[builtin_dependencies]
std = ["min_const_generics", "raw_ref_macros", …]

and

[builtin_dependencies]
core = []
alloc = []
1 Like

(I don't have a super-informed opinion here)

I fear that this pushes us more into the alloc/core/std split world. There's long have been talks about a different world with one crate (std) with feature flags (portability lint is a part of that). I worry (with low-confidence level), that, by reliving the pressure from shipping unified std, we are actively moving from that.

7 Likes

For what it's worth, I would vastly prefer having feature flags on stdlib to enable/disable alloc and std support.

2 Likes

The semantics would definitely change. #![no_std] would imply access to core and alloc but not std, #![no_alloc] would imply access to only core. No attribute would imply access to all three.

Personally I strongly prefer separate crates to a single huge crate with feature flags. To me feature flags are less transparent compared to separate crates. Also separate crates make portability easier (see this proposal). Ideally I would love to see even finer grained split (e.g. separate net and fs crates), so it would be very easy to see which capabilities are used by a crate. It would allow for example embedded project to implement the net core crate and use all crates dependent on it, without bothering with fs and other parts which do not make sense for it. I think had we this split, we would not get the nonsensical implementation of std for wasm32-unknown-unknown.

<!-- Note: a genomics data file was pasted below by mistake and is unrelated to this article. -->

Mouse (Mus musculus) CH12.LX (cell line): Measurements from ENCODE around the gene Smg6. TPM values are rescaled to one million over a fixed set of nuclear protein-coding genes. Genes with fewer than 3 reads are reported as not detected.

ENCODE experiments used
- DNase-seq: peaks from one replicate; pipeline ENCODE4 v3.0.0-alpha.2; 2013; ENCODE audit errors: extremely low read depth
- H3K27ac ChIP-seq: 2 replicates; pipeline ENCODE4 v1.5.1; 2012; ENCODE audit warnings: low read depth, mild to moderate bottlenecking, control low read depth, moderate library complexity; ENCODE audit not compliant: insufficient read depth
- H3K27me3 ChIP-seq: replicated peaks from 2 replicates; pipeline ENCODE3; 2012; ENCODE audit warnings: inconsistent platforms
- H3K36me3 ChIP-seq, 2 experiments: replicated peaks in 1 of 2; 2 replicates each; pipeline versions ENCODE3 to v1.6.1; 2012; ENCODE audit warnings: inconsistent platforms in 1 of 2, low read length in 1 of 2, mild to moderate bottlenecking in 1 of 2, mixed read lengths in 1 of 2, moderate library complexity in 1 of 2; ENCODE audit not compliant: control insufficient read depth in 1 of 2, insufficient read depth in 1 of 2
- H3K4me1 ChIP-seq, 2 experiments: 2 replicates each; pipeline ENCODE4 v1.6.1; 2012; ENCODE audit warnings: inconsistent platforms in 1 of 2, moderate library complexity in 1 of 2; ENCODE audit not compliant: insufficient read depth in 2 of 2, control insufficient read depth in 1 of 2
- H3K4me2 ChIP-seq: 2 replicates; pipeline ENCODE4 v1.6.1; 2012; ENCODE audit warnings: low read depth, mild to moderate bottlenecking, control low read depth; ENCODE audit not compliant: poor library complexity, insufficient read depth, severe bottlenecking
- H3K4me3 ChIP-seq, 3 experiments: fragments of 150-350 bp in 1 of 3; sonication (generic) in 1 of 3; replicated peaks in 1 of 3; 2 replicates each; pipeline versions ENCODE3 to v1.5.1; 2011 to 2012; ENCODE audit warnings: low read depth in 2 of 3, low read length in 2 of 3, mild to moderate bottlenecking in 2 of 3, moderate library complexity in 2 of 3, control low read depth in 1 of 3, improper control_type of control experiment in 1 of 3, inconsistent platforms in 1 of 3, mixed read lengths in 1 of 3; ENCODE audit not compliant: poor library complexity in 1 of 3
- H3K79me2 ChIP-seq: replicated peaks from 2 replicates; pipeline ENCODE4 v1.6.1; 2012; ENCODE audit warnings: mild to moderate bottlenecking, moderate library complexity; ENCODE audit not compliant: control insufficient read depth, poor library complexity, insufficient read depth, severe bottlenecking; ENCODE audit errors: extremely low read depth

So in addition to introducing a new attribute you also propose to significantly change semantics of the widely used #![no_std]? It would break a lot of projects during migration without a good enough reason, so sounds like a non-starter to me.

rustfix could trivially replace #![no_std] with #![no_alloc] in an edition upgrade, which would preserve current semantics. A one line change when upgrading editions seems more than reasonable to me.

1 Like